ADVERTISEMENT
Basic Space

Basic Space

Space and astrophysics research made simple

What I missed: Juice, supernova origins, Vesta's secrets and an invisible exoplanet

|

Cosmic dust close to Orion's belt. Credit: ESO/APEX (MPIfR/ESO/OSO)/T. Stanke et al./Igor Chekalin/Digitized Sky Survey 2

I took a couple of weeks off blogging while I had my exams at the start of the month. This is what I missed.

ESA has approved a billion-euro mission to Jupiter's icy moons, called Juice (Jupiter Icy Moons Explorer). The spacecraft will (hopefully) launch in 2022 and reach Jupiter eight years later in 2030. When it gets there it will first fly by Europa a couple of times before moving out to higher latitudes to look down on the poles and magnetic field of Jupiter, before slowing down to study the subsurface ocean and geology of Ganymede. The BBC has a nice round up of the announcement with a few of interviews, including one with Imperial's own Michele Dougherty.

Also at the BBC, Jonathan Amos dons clean room gear to go and have a look at the Mid-Infrared Instrument (Miri) for the James Webb Space Telescope, before it gets shipped to NASA.

The origin of a type of stellar explosion known as a type 1a supernova (that has been catching my eye for a while now) has been cleared up a little, or muddied further, depending on which way you look at it. Apparently, both explanations that have been put forward to explain the impressive death of certain stars could be right. I might write a longer post about this, if I get the time.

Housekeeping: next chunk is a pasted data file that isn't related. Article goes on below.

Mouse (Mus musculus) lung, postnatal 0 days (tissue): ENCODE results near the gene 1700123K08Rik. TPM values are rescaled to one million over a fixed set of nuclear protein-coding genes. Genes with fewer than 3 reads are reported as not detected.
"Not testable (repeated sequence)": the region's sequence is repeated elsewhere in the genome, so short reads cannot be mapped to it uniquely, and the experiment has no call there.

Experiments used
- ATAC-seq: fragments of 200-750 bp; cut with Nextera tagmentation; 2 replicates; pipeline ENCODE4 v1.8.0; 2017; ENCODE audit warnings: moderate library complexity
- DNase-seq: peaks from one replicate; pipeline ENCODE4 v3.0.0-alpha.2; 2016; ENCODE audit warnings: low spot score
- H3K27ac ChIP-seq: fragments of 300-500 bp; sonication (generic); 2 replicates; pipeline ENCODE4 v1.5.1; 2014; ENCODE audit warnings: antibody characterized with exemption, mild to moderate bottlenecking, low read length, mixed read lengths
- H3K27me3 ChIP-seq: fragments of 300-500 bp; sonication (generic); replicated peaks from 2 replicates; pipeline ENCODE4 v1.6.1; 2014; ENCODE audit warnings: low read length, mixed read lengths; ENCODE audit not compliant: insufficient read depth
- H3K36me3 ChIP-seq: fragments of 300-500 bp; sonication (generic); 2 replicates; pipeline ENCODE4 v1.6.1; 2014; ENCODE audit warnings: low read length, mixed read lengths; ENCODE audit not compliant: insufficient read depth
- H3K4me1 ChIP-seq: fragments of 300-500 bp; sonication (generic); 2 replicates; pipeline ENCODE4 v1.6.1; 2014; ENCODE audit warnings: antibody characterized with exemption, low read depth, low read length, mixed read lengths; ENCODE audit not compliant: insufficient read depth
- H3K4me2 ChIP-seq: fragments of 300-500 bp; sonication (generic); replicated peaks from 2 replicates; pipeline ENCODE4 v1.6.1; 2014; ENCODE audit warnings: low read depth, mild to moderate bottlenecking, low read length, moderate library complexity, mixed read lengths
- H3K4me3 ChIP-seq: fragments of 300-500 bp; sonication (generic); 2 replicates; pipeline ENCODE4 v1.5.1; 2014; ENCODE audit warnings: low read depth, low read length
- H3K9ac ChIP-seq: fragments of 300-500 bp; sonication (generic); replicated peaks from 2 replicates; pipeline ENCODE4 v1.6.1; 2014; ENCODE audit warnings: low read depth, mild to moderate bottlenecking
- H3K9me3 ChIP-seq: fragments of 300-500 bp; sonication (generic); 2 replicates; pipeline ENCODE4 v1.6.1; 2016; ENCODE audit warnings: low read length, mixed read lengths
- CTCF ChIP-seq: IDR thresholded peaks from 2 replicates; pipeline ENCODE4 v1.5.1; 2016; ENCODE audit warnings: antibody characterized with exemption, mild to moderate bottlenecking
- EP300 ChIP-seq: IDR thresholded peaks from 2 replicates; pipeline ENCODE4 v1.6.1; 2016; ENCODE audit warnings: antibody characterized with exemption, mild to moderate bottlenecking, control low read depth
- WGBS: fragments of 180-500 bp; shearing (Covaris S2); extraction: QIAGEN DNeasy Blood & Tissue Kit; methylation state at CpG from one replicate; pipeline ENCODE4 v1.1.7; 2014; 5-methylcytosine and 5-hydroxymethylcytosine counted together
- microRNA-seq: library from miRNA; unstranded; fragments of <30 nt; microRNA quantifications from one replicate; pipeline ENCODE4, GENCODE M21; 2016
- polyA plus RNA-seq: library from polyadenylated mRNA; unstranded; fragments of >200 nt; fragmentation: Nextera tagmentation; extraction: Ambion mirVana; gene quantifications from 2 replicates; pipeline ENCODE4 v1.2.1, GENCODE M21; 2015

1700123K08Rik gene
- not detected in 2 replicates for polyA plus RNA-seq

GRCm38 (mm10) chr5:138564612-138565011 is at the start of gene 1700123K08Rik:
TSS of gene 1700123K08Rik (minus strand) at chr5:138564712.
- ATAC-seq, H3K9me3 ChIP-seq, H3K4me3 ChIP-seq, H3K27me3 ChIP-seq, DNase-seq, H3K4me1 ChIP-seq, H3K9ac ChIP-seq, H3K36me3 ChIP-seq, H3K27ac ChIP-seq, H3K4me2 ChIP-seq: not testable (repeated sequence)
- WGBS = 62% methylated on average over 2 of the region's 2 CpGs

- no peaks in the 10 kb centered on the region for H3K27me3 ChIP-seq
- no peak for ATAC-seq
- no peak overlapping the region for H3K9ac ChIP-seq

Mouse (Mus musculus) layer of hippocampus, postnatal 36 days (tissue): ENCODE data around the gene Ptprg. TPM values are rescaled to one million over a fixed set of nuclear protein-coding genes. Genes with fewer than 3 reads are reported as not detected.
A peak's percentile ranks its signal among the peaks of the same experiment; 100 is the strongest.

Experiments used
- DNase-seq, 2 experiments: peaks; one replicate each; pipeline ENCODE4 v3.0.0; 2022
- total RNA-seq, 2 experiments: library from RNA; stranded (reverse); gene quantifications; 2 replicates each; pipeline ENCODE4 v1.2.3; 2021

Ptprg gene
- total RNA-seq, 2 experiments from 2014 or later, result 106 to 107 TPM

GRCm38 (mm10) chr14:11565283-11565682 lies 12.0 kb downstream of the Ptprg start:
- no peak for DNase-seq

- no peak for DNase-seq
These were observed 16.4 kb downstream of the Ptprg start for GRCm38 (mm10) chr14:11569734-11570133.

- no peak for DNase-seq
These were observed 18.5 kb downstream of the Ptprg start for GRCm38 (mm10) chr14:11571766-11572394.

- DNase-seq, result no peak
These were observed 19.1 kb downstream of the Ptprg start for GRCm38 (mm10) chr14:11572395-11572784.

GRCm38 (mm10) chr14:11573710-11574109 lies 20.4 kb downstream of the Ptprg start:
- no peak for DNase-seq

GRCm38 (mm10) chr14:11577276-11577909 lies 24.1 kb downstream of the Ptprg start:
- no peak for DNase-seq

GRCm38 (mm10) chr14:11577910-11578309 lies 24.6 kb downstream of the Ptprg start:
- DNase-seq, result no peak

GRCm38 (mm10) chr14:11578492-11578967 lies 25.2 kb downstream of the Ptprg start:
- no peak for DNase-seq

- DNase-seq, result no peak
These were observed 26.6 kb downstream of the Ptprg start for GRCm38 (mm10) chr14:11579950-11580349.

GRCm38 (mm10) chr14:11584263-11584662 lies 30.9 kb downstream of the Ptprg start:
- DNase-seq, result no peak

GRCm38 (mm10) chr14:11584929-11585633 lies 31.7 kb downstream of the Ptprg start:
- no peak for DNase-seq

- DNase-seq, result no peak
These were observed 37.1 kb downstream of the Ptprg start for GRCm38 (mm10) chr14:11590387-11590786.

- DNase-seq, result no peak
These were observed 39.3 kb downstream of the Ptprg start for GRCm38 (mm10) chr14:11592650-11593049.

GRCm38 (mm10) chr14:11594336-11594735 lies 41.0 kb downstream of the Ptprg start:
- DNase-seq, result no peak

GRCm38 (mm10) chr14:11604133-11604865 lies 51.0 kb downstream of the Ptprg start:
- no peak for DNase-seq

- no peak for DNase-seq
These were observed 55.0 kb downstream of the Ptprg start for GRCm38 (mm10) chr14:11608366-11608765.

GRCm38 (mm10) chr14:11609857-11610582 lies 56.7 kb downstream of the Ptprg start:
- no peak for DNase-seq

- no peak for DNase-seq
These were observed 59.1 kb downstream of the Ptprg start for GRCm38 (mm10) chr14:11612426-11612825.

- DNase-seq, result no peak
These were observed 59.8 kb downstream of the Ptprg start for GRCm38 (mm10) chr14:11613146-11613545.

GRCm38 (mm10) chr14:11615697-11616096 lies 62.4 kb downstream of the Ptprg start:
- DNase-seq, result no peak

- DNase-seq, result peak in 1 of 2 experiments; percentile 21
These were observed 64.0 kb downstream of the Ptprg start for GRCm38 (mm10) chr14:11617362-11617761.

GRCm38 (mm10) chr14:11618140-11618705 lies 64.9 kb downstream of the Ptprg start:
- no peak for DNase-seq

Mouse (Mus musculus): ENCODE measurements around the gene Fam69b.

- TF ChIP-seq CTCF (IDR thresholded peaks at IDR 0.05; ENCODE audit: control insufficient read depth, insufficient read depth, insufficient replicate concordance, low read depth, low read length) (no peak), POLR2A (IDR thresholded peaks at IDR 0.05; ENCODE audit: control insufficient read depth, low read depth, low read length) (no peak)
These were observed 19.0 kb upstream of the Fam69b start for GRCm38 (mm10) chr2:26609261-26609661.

NASA's Dawn spacecraft revealed that asteroid Vesta is a survivor of the formation of planets in the early solar system, and plenty more to boot.

Kepler finds an invisible exoplanet. Or rather, researchers detected it based on its interactions with other planets, they didn't "see" it directy. Also, check out the last author's affiliation on the paper that announced the result.

A beautiful time lapse of Iceland and its midnight sun that just won the Grand Prize in the X Prize Foundation’s video contest "Why Do You Explore?". And a beautiful picture of some cosmic dust.

Finally, a little self promotion: With some fellow masters students, I'm co-running a radio show on Imperial's student radio station. I was there on Wednesday talking about the not-so-supermoon you might have seen the other weekend. You can listen to past episodes here or listen live every Wednesday from 12-1 London time. Check it out if you like science and/or people messing up on live radio!

Did anything else notable happen while I wasn't looking?

The views expressed are those of the author and are not necessarily those of Scientific American.

Share this Article:

Comments

You must sign in or register as a ScientificAmerican.com member to submit a comment.

The perfect movie companion to
Jurassic World

Add promo-code: Jurassic
to your cart and get this digital issue for just $7.99!

Hurry this sale ends soon >

X

Email this Article

X